As someone who spent years defending Democrats from “socialista” charges, I understand why people roll their eyes when Cuba and Venezuela are mentioned alongside democratic socialism, but to reject the comparison simply because we don’t like those countries’ outcomes misses the point of why they turned out the way they did. I’m under no illusion that increased access to health care and education will turn us into the Venezuelan capital Caracas, but it’s foolish to believe that democratic socialists — who promise to end capitalism — would be satisfied with Medicare for all, if given the reins of power.

This must never happen. The descendants of Karl Marx and Friedrich Engels should have no place in the party of Harry Truman and John F. Kennedy. Given its horrific record of human suffering, it would be a moral disgrace for Democrats to embrace socialism just to win elections, as some suggest. Those who use the blitheful ignorance of many for the political gain of a few deserve to lose. Indeed, if socialism represents the future of the Democratic Party, that’s a dystopia no American should want to be a part of.

Jon Gabriel adds:

A Gallup poll has discovered that, for the first time, Democrats have a more positive image of socialism than they do of capitalism. Fifty-seven percent of Democrats and Democratic leaners support the state-run economic system, while just 47 percent support free enterprise.

Did these people fall asleep in history class during the lectures about the Soviet Union and the Khmer Rouge? Miss the past few years of Venezuelans unable to find medicine, milk or toilet paper? Forget that just last month, Nicaraguan strongman Daniel Ortega shot up a bunch of university students in a church?



A Democrat considers Trump

Devin Stewart:

Like most Democrats, I reacted to the stunning 2016 election of Donald Trump with a combination of confusion and dread. After all, Hillary Clinton was the favorite and, to Democrats like me, a Trump victory seemed to portend certain economic disasternuclear war, and pretty much the end of America as we knew it.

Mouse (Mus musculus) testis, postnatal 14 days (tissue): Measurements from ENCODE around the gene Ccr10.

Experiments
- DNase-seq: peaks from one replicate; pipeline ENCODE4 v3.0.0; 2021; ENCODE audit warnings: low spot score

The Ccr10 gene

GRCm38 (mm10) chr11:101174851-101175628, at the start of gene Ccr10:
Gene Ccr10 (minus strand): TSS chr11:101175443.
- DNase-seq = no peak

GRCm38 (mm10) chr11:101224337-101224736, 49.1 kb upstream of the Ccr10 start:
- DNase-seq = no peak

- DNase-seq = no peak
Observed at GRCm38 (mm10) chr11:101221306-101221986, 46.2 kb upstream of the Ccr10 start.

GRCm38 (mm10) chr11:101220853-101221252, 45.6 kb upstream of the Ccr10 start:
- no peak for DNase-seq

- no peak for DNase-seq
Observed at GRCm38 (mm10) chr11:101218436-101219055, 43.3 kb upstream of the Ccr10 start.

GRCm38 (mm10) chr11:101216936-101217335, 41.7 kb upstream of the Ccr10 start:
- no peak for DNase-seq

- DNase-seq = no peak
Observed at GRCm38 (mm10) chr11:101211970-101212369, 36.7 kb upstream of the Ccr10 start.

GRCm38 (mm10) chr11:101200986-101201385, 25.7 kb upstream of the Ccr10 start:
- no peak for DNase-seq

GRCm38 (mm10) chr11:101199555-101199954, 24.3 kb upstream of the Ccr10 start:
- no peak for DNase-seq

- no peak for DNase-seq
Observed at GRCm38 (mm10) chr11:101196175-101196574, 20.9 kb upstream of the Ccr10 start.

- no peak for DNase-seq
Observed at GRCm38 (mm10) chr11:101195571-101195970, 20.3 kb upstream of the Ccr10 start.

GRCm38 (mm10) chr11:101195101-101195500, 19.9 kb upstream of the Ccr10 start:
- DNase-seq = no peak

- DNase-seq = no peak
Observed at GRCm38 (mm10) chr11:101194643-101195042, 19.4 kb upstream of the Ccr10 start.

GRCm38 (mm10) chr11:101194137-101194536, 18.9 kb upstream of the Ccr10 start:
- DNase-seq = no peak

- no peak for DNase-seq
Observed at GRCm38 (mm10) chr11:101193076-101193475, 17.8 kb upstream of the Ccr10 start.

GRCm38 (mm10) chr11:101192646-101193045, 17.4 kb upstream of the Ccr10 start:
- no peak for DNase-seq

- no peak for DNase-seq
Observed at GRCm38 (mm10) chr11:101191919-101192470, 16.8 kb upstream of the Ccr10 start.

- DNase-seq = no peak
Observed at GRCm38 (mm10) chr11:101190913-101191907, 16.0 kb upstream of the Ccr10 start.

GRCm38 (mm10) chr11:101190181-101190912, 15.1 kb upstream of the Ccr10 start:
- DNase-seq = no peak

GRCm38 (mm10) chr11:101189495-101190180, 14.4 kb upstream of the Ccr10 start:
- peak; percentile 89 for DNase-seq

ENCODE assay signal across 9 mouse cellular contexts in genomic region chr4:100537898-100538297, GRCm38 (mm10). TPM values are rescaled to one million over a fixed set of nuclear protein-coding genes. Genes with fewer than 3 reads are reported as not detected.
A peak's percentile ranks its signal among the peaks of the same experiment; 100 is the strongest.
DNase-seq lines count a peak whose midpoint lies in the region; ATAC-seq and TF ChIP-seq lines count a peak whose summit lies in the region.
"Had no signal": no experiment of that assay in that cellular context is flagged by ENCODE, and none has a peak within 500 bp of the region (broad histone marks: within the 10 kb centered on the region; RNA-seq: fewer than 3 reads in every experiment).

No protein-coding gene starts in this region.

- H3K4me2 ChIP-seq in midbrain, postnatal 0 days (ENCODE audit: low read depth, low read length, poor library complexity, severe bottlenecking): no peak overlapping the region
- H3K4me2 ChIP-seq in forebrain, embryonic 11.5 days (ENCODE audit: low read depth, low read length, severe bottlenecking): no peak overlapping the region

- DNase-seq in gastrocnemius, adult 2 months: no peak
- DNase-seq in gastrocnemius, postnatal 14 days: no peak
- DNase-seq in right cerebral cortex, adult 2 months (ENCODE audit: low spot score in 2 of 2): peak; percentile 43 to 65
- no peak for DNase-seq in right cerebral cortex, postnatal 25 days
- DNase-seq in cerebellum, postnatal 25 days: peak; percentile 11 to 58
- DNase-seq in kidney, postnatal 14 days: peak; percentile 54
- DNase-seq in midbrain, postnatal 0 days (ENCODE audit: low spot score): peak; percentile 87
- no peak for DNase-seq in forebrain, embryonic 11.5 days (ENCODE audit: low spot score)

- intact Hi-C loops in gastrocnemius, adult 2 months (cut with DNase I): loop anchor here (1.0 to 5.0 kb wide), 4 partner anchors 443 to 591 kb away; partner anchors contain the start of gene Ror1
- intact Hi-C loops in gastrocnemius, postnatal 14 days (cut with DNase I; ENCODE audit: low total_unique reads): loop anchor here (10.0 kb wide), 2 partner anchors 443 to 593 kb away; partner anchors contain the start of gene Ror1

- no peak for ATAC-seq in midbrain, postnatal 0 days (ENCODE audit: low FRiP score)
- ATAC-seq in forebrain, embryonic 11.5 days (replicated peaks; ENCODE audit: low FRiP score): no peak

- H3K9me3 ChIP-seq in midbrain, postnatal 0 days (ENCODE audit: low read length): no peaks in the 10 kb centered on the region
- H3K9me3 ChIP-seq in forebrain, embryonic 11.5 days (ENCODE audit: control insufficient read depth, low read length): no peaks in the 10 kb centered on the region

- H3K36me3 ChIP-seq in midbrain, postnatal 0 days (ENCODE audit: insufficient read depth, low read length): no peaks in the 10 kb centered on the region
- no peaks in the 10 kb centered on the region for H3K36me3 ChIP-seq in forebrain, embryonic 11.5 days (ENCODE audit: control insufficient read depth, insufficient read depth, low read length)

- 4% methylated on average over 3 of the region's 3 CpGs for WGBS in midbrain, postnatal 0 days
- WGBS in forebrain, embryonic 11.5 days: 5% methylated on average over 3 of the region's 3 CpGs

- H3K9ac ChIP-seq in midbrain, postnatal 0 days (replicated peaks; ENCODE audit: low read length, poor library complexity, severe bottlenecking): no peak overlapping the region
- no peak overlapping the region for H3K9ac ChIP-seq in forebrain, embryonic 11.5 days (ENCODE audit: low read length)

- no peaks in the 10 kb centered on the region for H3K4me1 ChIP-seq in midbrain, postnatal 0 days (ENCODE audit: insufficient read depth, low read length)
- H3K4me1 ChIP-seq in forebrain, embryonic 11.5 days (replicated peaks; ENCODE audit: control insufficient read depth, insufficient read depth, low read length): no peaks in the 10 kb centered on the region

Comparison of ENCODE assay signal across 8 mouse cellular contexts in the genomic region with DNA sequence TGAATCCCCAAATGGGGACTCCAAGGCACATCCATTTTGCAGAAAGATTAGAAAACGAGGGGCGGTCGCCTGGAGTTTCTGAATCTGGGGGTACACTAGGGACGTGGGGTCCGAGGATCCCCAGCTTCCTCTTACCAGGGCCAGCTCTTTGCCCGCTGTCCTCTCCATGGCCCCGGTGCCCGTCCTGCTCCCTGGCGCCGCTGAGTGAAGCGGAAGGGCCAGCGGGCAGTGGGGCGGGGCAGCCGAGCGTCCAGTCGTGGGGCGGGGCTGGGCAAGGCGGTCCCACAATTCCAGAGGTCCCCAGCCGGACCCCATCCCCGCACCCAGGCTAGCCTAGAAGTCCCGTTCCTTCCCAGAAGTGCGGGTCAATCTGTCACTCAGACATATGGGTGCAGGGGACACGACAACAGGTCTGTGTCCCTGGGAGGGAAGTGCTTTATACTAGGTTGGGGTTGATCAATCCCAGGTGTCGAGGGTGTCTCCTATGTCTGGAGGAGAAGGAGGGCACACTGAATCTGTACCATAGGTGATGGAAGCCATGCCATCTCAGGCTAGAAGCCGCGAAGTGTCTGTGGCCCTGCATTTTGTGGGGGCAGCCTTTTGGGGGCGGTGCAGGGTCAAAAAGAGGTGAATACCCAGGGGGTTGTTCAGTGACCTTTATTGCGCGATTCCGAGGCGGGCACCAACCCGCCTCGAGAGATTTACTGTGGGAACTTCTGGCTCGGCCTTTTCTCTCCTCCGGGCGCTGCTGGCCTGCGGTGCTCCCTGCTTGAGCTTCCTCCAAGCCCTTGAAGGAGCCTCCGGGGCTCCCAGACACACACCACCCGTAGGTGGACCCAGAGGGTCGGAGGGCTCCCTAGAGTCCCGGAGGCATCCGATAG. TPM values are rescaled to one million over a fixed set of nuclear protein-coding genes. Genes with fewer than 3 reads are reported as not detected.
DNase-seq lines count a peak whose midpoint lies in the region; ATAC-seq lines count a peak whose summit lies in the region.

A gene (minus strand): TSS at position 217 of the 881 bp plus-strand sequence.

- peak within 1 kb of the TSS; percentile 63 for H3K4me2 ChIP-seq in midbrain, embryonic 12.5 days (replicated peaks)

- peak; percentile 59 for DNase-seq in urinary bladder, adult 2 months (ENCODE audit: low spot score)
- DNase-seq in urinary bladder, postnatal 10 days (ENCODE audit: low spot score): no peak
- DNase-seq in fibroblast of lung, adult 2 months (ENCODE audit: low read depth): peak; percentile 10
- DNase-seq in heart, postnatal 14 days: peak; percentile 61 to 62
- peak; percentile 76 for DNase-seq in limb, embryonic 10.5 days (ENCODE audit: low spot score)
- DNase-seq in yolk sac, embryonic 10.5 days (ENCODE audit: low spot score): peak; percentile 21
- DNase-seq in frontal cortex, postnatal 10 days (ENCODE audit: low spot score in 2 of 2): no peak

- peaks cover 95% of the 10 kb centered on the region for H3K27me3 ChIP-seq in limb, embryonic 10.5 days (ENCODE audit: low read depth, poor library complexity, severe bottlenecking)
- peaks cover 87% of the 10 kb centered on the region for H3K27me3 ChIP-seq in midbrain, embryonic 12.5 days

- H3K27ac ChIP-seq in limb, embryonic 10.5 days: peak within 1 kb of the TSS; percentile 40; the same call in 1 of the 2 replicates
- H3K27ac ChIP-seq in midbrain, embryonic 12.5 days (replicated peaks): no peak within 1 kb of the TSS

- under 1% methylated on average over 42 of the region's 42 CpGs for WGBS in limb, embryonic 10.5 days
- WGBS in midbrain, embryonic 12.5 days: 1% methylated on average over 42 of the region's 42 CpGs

But now nearly two years into his administration, Trump has presided over a “winning streak” that includes a booming economy and stock market, an unemployment level at a nearly 50-year low, two Supreme Court appointments, no new foreign wars or domestic terrorist attacks emanating from abroad, a significant degree of progress on trade relations with Canada and Mexico, a “needed reset” on the China relationship, and the prospect of peace on the Korean Peninsula.

Perhaps it is time that even his opponents reconsider Trump. Does Trump have a strategy that we can describe? Is Trump a return of Richard Nixon, of Ronald Reagan, or of something else entirely? After several months of watching the news without gaining any answers, I finally canceled my cable subscription and sought out other sources. I found some insights in unexpected places.

Trump’s presidency marks a return to realpolitik and great power politics. No one knows what goes on in Trump’s mind or if even he believes he has a strategy. What matters is what Trump does, so this essay looks at his actions, considers the bias of his critics, and seeks a new way to understand his policies. It considers the possibility that Trump has a method to his madness.

The first clue toward understanding this new era was the way in which American media covered Trump’s approach toward North Korea, a country I have watched closely for 20 years as an Asia specialist.  North Korea is an urgent nuclear threat to the United States, as President Barack Obama warned Trump during their famous meeting after the election. Kim Jong Un subsequently accelerated his missile development and demonstrated weapons that could reach the U.S. mainland. During the fall of 2017, my colleagues and I laughed nervously about the prospect of nuclear war — given Trump’s threats earlier that summer to meet North Korea with “fire and fury like the world has never seen” and at the U.N. General Assembly to “totally destroy” Kim’s regime.